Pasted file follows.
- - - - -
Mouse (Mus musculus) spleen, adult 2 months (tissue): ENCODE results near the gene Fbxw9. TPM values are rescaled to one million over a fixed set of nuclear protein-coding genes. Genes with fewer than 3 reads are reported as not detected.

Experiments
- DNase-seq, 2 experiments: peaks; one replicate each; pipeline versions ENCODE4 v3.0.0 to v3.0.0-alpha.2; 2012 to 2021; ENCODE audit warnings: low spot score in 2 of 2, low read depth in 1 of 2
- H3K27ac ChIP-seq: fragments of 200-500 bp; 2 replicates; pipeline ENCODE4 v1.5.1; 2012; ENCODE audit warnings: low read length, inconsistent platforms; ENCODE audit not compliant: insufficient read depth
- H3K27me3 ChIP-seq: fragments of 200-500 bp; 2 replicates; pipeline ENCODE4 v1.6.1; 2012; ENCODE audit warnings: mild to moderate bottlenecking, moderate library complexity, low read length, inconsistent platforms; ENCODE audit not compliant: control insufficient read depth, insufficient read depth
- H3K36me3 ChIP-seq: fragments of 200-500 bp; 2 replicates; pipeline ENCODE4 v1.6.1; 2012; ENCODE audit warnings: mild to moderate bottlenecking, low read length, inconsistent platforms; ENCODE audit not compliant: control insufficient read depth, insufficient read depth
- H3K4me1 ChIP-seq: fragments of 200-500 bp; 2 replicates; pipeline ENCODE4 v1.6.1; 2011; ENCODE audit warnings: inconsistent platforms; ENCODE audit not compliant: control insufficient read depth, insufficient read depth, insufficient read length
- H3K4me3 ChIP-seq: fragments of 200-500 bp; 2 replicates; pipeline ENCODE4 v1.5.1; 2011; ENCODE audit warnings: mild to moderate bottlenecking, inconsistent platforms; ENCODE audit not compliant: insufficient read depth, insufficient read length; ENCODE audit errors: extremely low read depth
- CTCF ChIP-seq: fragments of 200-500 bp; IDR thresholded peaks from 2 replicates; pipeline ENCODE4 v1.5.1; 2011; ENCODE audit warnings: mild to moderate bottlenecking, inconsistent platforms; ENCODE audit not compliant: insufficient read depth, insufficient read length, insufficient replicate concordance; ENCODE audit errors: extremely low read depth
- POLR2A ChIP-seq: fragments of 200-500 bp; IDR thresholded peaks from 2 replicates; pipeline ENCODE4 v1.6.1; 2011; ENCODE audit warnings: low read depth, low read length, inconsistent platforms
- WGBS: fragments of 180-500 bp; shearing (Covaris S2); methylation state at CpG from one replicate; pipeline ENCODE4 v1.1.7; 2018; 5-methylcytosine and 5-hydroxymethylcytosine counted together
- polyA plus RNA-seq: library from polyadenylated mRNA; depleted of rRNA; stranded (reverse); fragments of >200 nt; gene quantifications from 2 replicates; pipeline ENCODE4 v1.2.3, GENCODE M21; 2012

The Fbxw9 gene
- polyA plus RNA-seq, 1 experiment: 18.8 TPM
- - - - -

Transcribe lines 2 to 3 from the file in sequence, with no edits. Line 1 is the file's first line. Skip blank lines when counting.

Experiments
- DNase-seq, 2 experiments: peaks; one replicate each; pipeline versions ENCODE4 v3.0.0 to v3.0.0-alpha.2; 2012 to 2021; ENCODE audit warnings: low spot score in 2 of 2, low read depth in 1 of 2